Researchers from the University of Arizona and the University of Cambridge claim to have traced Human Immunodeficiency Virus to its origin within the United States, clearing the name of the so-called “Patient Zero,” who was previously blamed with bringing the disease into the country. HIV was first reported in the United States in 1981, when five young and previously healthy gay men in Los Angeles became afflicted with cases of a rare lung infection. It was soon evident that their immune systems were not functioning as they should be. Two of the men died by the time a study was published in the same year. After the study was published, more cases of an autoimmune disorder were reported in gay male communities in California and New York, marking the beginning of the AIDS epidemic.
To trace the true origin of HIV across the United States, the researchers of the University of Arizona and University of Cambridge study had to analyze reconstructed RNA sequence samples from eight gay men who were unknowingly infected with HIV in the late 1970s. Through the methods of “RNA jackhammering,” the scientists were able to break apart degraded HIV genomes and recombine them into working RNA sequences.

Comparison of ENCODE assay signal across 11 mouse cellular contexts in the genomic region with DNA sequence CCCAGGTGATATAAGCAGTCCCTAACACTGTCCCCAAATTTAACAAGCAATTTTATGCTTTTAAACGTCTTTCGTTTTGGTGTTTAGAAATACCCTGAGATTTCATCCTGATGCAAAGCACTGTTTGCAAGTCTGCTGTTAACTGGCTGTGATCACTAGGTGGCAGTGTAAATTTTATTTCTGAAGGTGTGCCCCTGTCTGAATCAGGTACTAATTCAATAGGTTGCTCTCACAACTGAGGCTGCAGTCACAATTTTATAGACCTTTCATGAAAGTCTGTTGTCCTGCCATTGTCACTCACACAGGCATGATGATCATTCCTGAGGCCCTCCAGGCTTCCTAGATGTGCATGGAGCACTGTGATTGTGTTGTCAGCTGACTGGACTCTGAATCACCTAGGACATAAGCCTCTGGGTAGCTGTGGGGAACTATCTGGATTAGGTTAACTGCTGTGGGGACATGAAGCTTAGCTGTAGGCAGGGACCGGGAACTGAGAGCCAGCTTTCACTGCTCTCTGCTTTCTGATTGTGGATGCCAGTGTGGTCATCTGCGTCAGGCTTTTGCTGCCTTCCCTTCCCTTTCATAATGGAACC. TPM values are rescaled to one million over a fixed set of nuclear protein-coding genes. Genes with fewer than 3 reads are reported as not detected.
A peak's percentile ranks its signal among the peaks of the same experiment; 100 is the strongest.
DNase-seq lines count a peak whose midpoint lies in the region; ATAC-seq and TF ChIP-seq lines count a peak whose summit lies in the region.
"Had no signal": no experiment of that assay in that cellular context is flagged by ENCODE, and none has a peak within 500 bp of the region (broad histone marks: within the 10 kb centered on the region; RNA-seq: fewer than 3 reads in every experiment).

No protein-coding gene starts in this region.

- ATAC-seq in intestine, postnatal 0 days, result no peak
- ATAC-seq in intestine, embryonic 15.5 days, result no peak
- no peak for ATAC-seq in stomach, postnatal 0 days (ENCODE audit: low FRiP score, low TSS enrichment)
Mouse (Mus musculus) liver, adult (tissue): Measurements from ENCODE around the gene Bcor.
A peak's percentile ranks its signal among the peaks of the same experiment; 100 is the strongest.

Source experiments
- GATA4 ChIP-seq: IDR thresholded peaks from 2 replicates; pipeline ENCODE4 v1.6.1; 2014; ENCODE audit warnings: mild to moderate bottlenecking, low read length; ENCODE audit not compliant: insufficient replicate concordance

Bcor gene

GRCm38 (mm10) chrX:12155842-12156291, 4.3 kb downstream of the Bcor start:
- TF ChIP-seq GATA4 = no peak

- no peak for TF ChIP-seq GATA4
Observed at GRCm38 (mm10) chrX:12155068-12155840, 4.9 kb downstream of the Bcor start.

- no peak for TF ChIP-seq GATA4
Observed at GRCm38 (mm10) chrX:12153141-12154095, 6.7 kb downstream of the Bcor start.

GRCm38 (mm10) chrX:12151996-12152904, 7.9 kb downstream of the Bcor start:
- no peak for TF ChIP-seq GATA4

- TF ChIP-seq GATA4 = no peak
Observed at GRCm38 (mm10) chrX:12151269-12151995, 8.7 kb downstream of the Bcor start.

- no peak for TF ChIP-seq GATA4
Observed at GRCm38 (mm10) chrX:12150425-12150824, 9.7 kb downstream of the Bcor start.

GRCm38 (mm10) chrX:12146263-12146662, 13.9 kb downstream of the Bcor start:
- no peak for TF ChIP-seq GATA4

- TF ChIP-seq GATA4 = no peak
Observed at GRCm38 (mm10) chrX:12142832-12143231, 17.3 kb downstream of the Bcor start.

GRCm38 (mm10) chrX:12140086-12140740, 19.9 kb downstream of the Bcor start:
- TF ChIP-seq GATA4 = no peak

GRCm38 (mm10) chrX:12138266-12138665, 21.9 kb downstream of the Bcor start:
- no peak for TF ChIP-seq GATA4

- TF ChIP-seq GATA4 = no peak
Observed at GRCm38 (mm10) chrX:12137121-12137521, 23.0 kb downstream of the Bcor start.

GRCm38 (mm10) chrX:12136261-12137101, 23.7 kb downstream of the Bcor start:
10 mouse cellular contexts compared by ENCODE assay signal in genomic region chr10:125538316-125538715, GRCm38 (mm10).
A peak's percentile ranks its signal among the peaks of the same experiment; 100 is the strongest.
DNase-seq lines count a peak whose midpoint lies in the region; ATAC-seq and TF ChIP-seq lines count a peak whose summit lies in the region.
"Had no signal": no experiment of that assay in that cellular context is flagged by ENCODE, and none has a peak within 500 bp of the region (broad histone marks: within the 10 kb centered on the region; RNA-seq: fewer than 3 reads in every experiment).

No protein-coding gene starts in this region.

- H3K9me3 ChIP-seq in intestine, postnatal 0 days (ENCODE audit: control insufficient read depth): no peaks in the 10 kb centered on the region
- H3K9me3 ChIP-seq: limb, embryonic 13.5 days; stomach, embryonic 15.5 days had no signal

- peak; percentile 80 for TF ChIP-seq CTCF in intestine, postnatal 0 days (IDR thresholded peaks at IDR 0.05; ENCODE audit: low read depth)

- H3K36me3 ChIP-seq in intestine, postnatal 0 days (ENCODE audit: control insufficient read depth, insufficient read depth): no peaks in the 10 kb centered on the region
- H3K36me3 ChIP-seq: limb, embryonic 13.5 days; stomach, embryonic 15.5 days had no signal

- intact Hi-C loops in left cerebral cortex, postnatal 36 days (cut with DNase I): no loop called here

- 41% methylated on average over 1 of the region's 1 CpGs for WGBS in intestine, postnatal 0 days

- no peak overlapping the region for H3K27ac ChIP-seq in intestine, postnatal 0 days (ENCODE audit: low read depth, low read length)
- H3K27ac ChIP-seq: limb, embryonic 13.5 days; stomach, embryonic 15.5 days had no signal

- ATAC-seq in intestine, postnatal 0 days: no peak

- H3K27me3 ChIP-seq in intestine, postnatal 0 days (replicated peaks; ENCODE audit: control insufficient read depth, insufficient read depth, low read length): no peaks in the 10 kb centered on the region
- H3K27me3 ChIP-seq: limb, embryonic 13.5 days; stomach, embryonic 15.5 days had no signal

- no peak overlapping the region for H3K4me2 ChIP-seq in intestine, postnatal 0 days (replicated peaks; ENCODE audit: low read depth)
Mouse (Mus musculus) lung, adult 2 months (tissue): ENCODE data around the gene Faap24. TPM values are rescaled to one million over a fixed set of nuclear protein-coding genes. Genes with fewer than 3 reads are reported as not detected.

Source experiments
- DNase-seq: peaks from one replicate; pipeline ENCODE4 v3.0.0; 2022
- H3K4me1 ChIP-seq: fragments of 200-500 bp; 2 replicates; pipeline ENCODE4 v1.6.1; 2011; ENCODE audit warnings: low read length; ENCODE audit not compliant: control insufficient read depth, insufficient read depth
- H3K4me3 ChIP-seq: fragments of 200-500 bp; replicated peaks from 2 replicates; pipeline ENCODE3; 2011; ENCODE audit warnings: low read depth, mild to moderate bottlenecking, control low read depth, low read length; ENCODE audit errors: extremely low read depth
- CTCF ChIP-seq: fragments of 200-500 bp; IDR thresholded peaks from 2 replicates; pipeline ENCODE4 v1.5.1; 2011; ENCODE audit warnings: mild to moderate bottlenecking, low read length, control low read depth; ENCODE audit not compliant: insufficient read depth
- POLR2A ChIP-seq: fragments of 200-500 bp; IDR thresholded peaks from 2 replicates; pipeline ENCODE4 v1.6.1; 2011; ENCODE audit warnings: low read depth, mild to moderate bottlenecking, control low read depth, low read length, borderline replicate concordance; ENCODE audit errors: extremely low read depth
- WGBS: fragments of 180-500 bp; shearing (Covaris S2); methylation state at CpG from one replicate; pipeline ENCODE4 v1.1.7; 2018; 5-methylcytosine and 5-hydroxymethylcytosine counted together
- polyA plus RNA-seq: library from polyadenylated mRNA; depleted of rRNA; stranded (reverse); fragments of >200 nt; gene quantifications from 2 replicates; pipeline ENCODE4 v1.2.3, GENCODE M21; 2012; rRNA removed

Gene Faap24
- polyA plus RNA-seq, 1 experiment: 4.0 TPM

Through these RNA sequences, the researchers were able to conduct a phylogenetic analysis—a process that uses the known rate of mutations in DNA or RNA and works backward in order to find a common ancestor. Using this process, researchers were able to determine that HIV entered the United States around 1970, traveling from the Caribbean to New York. From there, the virus went undetected for a decade, spreading from the East Coast to San Francisco and diversifying across the United States.
Michael Worobey, the lead author of the study, asserted in a press conference that while the RNA samples did originate from the late 1970’s, there appeared to be too much genetic diversity within them for the samples to not have been present much earlier than that in the United States. With HIV’s characteristic of remaining latent for years before progressing into AIDS, the virus’ spread was difficult to discover and ripe to spread in epidemic-level proportions.
This study clears the name of “Patient Zero,” a French-Canadian flight attendant who is often blamed as the source of HIV in the United States. Researchers were able to analyze his RNA from blood samples and found that his strain of the disease was newer than some of the other strains, meaning he was not the one to introduce HIV into the country. In fact, “Patient Zero” is not entirely accurate, reports the study. Originally referred to as “Patient 057,” he was the 57th case to be reported to the Center of Disease Control and Prevention, with the “0” being the letter “O” to denote that he was from outside of California.
Richard McKay, a co-author of the study, warns that focusing on a single patient as the cause of an epidemic can obscure larger mechanisms that are at work. The study outlines that detailed research and historical context can work in tandem to draw a fuller picture than either element would by itself.